I have not known that this toy has a name at all. The ‘spring’ that can walk down the stairs is called Slinky:
We all know how the Slinky walks – but how does it fall?
This video might come as a surprise!
The authoritative article on The Falling Slinky is this one: Modelling a Falling Slinky – replacing it with a chain of masses connected by massless springs and calculating the trajectories of bottom, top and center of mass.
Edit: On replying to a comment, I searched for some written explanation by the professor featured in the video: And I found this great scientific paper an arxiv! The wave-like travelling of the “information that tension has collapsed” (as explained in the video) is put into equations.
I believe you could also explain it in the following way:
(1) If you are falling down you feel weightless – gravity is equivalent to acceleration.
You have for sure seen images of cartoon Einstein (the creator of General Relativity) in an elevator falling down in empty space (You find those images close to those cartoon spaceships emitting pulses of light from their cone ends)
(2) So the Slinky is not subject to gravity when it falls but the elastic force will contract it in the same way a Slinky stretched along a table would do.
Now we have to decide on the absolute position of the top or bottom of the Slinky: If it contracts will the bottom move up to the top or the other way round? Or will bottom and top move to the center? I think here we have to resort to considering the center of mass: From the observer’s frame of reference the COM needs to fall down as a point particle with the same mass. The top starting to move will make the COM ‘fall down’ and make the Slinky contract.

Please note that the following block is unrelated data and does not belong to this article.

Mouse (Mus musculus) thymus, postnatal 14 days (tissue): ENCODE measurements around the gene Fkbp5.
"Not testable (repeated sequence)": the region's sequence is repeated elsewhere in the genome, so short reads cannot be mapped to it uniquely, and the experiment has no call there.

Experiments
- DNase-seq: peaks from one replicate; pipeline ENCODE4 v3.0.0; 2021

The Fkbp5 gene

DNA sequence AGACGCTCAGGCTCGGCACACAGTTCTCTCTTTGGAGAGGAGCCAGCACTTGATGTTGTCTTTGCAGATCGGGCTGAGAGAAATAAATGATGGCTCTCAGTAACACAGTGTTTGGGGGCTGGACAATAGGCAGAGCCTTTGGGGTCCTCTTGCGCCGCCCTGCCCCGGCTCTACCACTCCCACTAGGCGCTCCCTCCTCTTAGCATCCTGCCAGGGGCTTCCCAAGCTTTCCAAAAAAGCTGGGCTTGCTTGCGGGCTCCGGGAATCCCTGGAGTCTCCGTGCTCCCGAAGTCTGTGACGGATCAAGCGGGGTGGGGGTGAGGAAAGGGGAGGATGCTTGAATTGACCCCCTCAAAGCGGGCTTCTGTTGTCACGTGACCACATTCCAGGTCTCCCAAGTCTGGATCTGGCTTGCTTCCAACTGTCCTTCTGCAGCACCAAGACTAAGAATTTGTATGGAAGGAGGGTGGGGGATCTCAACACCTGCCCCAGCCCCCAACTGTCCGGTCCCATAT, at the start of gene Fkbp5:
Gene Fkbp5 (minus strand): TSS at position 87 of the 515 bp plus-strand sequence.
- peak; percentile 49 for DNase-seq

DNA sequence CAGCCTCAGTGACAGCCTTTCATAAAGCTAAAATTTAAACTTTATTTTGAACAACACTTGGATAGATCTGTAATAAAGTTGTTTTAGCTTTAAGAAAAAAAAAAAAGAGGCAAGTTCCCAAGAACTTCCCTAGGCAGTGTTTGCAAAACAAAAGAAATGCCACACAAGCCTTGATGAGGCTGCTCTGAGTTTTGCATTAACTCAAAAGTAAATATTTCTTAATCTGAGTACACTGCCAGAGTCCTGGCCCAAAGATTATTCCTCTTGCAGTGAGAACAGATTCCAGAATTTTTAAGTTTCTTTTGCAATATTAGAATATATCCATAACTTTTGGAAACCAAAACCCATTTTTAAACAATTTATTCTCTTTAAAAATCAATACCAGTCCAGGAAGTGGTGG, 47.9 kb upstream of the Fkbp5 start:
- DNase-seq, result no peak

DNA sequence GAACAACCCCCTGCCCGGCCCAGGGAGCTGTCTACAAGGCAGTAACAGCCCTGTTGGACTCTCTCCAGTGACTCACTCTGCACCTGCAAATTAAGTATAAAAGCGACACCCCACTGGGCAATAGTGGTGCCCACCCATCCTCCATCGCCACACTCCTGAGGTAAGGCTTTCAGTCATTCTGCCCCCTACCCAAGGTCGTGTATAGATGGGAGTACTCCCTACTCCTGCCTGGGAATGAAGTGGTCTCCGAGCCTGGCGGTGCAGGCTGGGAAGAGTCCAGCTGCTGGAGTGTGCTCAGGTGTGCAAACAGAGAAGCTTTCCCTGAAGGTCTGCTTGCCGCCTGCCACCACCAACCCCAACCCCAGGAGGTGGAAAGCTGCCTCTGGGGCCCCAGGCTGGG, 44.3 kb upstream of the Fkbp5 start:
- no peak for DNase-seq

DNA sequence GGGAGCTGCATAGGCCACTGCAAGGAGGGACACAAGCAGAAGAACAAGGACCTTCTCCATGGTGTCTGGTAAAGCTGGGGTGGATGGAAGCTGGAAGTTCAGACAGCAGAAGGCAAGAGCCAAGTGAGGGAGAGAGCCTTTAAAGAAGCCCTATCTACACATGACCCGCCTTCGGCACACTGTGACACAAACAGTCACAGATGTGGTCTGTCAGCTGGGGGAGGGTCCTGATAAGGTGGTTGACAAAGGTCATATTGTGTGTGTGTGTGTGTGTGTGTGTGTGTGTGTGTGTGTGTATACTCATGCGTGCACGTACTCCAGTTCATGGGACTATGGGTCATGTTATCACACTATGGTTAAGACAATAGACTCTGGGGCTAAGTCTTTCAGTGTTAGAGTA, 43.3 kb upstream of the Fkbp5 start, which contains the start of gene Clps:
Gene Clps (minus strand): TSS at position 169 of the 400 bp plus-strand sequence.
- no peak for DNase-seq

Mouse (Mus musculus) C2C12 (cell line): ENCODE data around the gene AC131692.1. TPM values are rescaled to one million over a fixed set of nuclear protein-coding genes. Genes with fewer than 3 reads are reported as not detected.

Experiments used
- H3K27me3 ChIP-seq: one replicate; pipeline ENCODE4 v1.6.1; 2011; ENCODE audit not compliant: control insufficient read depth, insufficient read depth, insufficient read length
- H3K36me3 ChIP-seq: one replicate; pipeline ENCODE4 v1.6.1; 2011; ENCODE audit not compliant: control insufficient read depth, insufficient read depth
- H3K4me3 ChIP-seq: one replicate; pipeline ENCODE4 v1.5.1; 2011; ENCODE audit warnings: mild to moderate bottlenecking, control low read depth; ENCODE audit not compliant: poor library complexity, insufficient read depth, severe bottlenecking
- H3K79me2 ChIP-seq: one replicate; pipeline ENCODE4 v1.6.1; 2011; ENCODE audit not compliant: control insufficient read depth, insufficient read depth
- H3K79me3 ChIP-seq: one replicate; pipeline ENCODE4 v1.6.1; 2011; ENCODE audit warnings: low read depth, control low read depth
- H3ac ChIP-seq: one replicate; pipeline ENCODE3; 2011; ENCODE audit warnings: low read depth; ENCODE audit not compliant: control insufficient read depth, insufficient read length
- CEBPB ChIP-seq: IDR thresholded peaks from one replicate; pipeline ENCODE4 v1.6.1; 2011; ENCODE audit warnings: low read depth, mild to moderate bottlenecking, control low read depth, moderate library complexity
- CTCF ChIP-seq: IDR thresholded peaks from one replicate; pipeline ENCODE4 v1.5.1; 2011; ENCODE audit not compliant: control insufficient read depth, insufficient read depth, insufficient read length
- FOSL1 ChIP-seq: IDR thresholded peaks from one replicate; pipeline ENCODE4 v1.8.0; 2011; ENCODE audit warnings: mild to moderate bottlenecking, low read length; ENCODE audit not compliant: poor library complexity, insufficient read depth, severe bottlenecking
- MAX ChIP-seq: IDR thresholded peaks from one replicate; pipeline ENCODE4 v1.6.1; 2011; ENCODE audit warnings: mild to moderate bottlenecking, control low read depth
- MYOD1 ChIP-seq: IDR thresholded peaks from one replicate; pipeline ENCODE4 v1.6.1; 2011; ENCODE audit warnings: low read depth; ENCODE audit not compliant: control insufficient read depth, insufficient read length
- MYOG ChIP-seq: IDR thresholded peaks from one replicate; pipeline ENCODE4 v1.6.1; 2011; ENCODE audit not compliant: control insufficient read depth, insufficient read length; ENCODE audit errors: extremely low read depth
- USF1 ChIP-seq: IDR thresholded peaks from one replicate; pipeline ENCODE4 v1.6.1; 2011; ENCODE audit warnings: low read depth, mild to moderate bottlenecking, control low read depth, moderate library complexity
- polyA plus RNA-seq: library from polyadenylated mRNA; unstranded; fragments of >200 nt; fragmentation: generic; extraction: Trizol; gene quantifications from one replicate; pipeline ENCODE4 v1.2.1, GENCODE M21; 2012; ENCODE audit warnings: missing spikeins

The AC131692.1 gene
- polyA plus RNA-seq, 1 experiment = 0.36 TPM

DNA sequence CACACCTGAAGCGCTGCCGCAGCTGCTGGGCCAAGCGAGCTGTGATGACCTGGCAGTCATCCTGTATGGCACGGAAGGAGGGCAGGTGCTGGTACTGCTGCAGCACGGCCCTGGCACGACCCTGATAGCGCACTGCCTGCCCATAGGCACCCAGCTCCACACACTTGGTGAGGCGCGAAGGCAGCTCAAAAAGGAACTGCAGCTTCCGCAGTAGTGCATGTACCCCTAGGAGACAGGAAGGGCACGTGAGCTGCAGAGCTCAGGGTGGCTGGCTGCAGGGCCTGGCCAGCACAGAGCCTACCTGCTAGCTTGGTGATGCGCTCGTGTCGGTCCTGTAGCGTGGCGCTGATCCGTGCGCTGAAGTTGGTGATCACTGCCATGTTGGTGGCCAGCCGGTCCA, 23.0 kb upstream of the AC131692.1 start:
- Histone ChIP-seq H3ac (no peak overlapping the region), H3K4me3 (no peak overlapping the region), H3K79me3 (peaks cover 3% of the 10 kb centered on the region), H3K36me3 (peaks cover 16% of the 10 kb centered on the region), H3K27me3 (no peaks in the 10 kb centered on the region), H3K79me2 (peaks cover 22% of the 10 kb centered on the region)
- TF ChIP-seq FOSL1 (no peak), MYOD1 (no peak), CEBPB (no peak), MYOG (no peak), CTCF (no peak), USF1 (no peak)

Bonus Material: ‘Making of’ This Blog Post
Actually I came to this conclusion after playing with another thought experiment that did not work out well in the end.
I imagined the connection between the individual segments of the slinky becoming weaker and weaker until the Slinky ends up as a pile of separate rings. The rationale for this was that a Slinky is quite a weak spring – but in the explanation given above some restoring force is crucial.
The rings would be connected by strings that just keep the whole thing from falling apart. The strings would not be elastic. Thus there is hardly any elastic force, they wouldn’t be any oscillations when the bottom of the ‘string Slinky’ has been released.
Now all the rings except the top ring are suspended – each ring connected to its superior. When the top ring is released it starts to fall – there would be no restoring force. I expect this thing to fall without any change in shape – in contrast to the Slinky – if the experiment is done in vacuum and everything is balanced carefully. In real live it would rather twist and tumble.
Probably I should test that at Christmas time – connecting ring-shaped cookies with silvery or golden yearn would be both decorative and very close to my mental model.